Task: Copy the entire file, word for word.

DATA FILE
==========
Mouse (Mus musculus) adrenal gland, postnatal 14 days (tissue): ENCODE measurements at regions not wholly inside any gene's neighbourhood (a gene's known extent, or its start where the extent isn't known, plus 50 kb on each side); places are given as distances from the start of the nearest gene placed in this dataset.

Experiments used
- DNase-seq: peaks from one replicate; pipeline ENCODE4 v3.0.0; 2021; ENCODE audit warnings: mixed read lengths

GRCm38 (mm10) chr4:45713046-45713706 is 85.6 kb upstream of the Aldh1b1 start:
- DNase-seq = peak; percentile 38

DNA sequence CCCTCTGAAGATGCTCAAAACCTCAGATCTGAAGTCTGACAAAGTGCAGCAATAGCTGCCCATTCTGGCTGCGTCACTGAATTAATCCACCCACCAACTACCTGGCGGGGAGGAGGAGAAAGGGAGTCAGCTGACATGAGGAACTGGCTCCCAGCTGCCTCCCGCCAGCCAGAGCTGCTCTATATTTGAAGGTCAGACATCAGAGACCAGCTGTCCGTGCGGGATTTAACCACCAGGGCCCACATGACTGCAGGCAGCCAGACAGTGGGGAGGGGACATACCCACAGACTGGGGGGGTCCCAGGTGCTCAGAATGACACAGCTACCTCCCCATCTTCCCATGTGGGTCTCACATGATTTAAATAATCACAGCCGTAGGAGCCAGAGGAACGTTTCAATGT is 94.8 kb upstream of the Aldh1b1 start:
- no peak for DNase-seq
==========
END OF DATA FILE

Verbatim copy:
Mouse (Mus musculus) adrenal gland, postnatal 14 days (tissue): ENCODE measurements at regions not wholly inside any gene's neighbourhood (a gene's known extent, or its start where the extent isn't known, plus 50 kb on each side); places are given as distances from the start of the nearest gene placed in this dataset.

Experiments used
- DNase-seq: peaks from one replicate; pipeline ENCODE4 v3.0.0; 2021; ENCODE audit warnings: mixed read lengths

GRCm38 (mm10) chr4:45713046-45713706 is 85.6 kb upstream of the Aldh1b1 start:
- DNase-seq = peak; percentile 38

DNA sequence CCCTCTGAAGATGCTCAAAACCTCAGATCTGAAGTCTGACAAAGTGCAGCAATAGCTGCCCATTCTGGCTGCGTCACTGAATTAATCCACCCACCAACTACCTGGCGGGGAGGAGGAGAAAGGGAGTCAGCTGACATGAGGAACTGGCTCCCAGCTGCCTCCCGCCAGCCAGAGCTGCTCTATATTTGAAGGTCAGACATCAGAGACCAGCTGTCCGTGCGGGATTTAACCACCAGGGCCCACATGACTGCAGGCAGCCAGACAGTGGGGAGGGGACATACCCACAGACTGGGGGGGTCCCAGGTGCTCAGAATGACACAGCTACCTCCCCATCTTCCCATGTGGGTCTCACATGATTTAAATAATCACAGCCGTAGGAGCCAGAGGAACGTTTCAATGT is 94.8 kb upstream of the Aldh1b1 start:
- no peak for DNase-seq